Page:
Prior columns defined Vitamin D’s role in osteoporosis and why you should care about your bone health. This column reviews risk factors that may predispose you to hip fracture and offers recommendations to reduce that risk.
Some risk factors in women are not modifiable: menopause, thin stature, age and genetics (mom having osteoporosis increases your chances of osteoporosis), parent with hip fracture, rheumatoid arthritis, long term steroid use. Modifiable risk factors include increased intake of calcium/vitamin D, not smoking, and consuming less than 3 alcoholic beverages daily. Weight-bearing and strength-training exercises are beneficial to bone development and maintenance.
Patients often discuss with their physicians medicines that intend to reduce the risk of hip fractures, but overlook the significant risk reduction from fall prevention strategies.
Among women aged 75 years and older, muscle strengthening and balance exercises have been shown to reduce the risk of falls and fall-related injuries by 75%. Falls are a precipitating factor in 90% of all fractures, including hip fracture. In the US and Canada approximately 1/3 of women older than 60 fall at least once a year. The incidence of falls increases with age, rising to a 50% annual risk in women over 80 years. Poor vision, hearing, balance and muscle weakness become critical determinants of fall risk.
A risk for falling is a prior fall, and having 2 or more falls in the last year significantly increases the risk for future falls. This, however, is preventable. If you or a loved one is falling, then seeing your family doctor, neurologist or geriatrician is important to evaluate balance and gait, lower extremity strength, sensation and coordination, visual impairment, cognitive impairment, footwear and foot problems. Medications like anti-depressants, anti-psychotics, anti-epileptics and anti-hypertensives can also contribute to fall risk.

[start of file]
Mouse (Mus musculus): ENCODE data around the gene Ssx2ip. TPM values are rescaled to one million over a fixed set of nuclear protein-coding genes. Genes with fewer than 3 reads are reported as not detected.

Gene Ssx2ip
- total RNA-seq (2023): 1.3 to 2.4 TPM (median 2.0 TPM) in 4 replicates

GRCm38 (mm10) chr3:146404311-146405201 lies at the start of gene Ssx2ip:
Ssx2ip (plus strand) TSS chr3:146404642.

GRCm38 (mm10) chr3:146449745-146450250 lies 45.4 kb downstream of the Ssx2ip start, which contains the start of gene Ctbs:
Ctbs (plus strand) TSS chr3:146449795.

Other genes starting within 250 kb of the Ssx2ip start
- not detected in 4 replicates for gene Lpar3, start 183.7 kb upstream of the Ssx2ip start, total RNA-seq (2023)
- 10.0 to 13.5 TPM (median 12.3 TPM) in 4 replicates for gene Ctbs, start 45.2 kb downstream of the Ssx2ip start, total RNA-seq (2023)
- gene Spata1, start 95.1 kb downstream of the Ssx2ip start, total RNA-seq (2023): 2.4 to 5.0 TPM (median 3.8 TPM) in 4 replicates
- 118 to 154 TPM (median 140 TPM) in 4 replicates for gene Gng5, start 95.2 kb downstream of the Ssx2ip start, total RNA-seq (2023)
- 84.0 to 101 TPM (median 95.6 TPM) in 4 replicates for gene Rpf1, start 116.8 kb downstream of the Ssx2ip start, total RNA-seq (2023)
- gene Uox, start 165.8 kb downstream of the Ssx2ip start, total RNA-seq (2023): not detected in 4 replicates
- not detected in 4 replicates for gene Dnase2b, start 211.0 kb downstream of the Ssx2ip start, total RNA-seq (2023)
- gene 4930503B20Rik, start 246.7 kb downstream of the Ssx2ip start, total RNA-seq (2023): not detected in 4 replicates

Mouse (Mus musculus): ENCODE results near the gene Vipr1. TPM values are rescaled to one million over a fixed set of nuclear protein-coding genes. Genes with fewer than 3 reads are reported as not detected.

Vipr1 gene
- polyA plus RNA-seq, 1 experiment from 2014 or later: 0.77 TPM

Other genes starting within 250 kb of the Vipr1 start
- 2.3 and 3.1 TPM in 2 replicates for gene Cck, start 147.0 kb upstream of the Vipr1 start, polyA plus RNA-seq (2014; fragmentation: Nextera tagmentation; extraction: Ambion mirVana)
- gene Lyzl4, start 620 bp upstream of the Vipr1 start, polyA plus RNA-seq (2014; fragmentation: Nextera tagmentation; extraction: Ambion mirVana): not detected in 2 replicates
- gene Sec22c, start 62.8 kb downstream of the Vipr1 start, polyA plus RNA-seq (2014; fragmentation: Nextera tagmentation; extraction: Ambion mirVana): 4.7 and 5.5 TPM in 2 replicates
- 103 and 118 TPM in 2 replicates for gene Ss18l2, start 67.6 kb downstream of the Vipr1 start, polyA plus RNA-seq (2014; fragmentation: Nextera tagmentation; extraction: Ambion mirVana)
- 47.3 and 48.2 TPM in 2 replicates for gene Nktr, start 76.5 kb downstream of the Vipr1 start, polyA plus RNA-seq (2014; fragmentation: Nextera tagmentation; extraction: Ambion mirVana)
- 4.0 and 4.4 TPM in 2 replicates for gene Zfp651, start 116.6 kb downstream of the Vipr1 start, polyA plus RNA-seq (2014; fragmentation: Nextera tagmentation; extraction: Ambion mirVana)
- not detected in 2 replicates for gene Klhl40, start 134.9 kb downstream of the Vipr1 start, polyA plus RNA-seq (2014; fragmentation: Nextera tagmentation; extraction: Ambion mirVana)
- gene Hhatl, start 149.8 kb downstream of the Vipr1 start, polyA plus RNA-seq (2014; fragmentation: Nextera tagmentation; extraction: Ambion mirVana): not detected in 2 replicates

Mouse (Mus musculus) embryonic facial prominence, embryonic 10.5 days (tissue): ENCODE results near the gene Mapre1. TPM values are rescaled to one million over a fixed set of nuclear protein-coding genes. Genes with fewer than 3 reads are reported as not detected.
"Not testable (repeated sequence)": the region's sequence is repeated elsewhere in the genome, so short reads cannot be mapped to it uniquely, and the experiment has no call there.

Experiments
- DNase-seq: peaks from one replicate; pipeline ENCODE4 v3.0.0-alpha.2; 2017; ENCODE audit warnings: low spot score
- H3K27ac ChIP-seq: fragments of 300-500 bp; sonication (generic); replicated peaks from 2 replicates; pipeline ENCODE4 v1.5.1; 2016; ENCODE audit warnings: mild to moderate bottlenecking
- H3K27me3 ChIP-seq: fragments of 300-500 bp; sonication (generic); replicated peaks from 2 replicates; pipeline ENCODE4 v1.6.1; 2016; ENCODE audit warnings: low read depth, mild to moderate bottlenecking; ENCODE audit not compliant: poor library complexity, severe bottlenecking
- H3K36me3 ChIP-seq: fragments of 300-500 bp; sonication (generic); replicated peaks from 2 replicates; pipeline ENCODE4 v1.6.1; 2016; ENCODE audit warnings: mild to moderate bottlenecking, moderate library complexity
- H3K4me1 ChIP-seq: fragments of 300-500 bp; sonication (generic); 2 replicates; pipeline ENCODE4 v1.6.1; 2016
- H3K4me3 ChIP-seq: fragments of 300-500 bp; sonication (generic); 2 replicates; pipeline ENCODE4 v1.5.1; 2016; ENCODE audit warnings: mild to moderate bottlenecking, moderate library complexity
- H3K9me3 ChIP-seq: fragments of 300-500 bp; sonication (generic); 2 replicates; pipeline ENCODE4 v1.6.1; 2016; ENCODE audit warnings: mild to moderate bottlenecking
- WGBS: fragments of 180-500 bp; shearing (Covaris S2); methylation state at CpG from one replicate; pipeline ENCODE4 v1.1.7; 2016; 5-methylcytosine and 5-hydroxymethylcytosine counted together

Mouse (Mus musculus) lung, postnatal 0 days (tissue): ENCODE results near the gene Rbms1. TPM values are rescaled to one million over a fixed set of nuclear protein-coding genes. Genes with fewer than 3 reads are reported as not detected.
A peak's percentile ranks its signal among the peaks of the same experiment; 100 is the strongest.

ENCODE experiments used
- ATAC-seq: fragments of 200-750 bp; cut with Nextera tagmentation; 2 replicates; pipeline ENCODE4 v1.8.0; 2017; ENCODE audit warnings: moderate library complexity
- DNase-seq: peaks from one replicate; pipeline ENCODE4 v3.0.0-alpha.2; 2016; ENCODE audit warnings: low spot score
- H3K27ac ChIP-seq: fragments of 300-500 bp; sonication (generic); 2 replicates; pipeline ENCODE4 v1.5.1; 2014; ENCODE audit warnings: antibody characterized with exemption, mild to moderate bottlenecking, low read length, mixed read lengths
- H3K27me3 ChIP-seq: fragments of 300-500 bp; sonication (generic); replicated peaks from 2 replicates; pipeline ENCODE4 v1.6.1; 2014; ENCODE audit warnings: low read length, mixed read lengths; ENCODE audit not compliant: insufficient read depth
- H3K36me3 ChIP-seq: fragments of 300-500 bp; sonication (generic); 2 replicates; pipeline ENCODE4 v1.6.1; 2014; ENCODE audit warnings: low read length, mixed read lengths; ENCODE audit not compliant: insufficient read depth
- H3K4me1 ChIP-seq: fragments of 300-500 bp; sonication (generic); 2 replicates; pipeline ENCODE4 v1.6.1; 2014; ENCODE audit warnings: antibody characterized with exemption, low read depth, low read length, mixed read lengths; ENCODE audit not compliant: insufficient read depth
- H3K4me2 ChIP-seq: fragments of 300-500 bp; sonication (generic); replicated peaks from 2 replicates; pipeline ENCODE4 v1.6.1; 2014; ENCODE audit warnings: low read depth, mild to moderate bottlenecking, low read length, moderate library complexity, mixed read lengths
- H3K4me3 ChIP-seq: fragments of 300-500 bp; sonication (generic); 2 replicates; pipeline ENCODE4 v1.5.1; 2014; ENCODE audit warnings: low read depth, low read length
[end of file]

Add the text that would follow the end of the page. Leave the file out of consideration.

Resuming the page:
An often overlooked area of risk is the home. A review of your home can include adjusting or eliminating safety hazards in the following areas:
Lighting: provide ample lighting, easy-to-locate light switches, night lights to illuminate pathways, lights on at all stairways
Obstructions: remove clutter and low-lying objects, remove raised door sills to ensure smooth transitions
Floors and carpets: provide nonskid rugs on slippery floors, use nonskid floor wax and repair worn, buckled, or curled carpet
Furniture: arrange furniture to ensure clear pathways, remove or avoid low chairs and armless chairs, adjust bed height if too high or low
Storage: install shelves and cupboards at an accessible height, keep frequently used items at waist height
Bathroom: install grab bars in tub, shower and near the toilet, use chair in shower and tub, install nonskid strips/decals in tub and shower, elevate low toilet seat or install safety frame
Stairways and Halls: install handrails on both sides of stairs, remove or take down throw rugs and runners, repair loose and broken steps, install nonskid treads on steps
Helpful websites for fall prevention are:
Center for Disease Control
National osteoporosis foundation
American Bone Health
Geriatric Bone Health/Physical Therapy
Join us on Saturday October 1st from 10:00 – 11:00 AM for an office open house and brief presentation on perimenopause and menopausal genito-urinary sexual health. I will review the North American Menopausal Society’s (NAMS) recommended strategies to keep that “spark alive”. Coffee and pastries will be served. For more information, visit our Facebook page at Timothy A Leach MD.